The Army Hospital will soon be discharging the two patients who suffered from radiation exposure from nuclear scrap.
"The two patients have shown good recovery over the last few weeks and their condition is near normal. Their condition is clinically stable and free of any infection or bleeding," said Lt. General Naresh Kumar, Commandant, Research and Referral Hospital.
Thirty-two year old Deepak Jain and forty-year old Ajay Jain were admitted to the hospital last month with low blood counts due to bone marrow suppression following accidental radiation exposure to Cobalt-60 at a scrap shop in the Mayapuri area of the city.
"Despite being released from the hospital in a day or two, the doctors would continue to closely monitor the condition of the two patients. Ajay Jain's wound is healing well," said Lt. General Naresh Kumar.
"Volunteer donors having 100 percent matching Human Lymphocyte Antigen (HLA) have been kept on standby for bone marrow transplant if their condition worsens," he added.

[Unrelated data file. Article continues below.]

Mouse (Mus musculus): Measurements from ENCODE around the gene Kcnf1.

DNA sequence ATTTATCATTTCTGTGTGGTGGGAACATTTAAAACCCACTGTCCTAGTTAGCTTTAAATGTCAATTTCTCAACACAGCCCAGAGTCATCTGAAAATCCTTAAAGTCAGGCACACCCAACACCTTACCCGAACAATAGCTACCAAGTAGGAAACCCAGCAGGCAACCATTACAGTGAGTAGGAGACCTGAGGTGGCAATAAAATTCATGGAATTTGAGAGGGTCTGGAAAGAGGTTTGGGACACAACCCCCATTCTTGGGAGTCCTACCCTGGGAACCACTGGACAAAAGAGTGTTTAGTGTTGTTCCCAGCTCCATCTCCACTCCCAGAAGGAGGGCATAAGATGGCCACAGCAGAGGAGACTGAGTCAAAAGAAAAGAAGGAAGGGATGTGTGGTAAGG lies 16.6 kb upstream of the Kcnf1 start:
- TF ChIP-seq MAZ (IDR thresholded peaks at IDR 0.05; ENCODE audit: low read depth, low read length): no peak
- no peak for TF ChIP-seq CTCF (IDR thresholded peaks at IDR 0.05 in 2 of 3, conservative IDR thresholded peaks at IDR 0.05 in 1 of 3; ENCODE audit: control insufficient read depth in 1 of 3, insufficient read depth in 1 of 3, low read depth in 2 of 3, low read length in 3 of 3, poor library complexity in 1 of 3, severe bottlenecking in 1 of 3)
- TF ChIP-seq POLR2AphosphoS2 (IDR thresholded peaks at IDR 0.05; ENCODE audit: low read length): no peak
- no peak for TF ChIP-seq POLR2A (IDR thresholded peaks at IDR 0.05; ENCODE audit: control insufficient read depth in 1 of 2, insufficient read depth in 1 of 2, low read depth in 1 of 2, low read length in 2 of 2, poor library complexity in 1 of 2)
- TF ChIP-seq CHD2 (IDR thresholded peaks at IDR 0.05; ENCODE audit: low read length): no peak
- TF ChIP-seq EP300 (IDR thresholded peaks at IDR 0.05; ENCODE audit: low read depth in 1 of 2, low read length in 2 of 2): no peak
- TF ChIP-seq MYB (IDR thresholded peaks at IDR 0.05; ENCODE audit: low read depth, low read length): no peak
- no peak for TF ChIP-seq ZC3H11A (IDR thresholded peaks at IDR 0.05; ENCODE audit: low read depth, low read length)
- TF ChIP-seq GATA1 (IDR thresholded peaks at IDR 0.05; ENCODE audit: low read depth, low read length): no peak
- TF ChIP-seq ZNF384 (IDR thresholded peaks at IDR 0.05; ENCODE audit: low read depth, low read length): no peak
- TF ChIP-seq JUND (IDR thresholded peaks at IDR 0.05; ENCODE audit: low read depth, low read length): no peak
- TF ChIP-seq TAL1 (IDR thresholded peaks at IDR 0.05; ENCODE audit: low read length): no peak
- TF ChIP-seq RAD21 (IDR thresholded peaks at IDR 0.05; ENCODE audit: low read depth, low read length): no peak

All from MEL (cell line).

Delhi University has reportedly come under the scanner after it was let known that the laboratory of the varsity's Chemistry Department had disposed off the radioactive metal as scrap resulting in one death and critical injuries to a couple of other persons.
The Union Government on Friday said that Delhi University had violated rules by selling scrap containing radioactive material.
Making a statement in the Lok Sabha, Union Minister of State for Science and Technology Prithviraj Chavan assured members that those responsible for the violation would not be spared.
Delhi Chief Minister Sheila Dikshit had earlier said that the experts from the Department of Atomic Energy are probing and analysing the entire issue.
"We are doing that. Even the university people are looking after it. We have also received a statement from the Vice Chancellor. Apart from this, people from the Department of Atomic Energy are looking into it as well, as we don't have such expertise," Dikshit added.
The Delhi Police is investigation at "criminal negligence" part in the radiation caused by Cobalt-60.
Rajender, 35, a worker at a shop in Mayapuri scrap market, had died due to multiple organ failure this week at All India Institute of Medical Sciences (AIIMS) after being exposed to the radiation.
Ten sources of Cobalt-60 had later been discovered in the Mayapuri scrap market.
Cobalt-60 is a radioactive isotope of cobalt, which is a hard, lustrous, grey metal. It is used in cancer therapy machines and other medical equipment.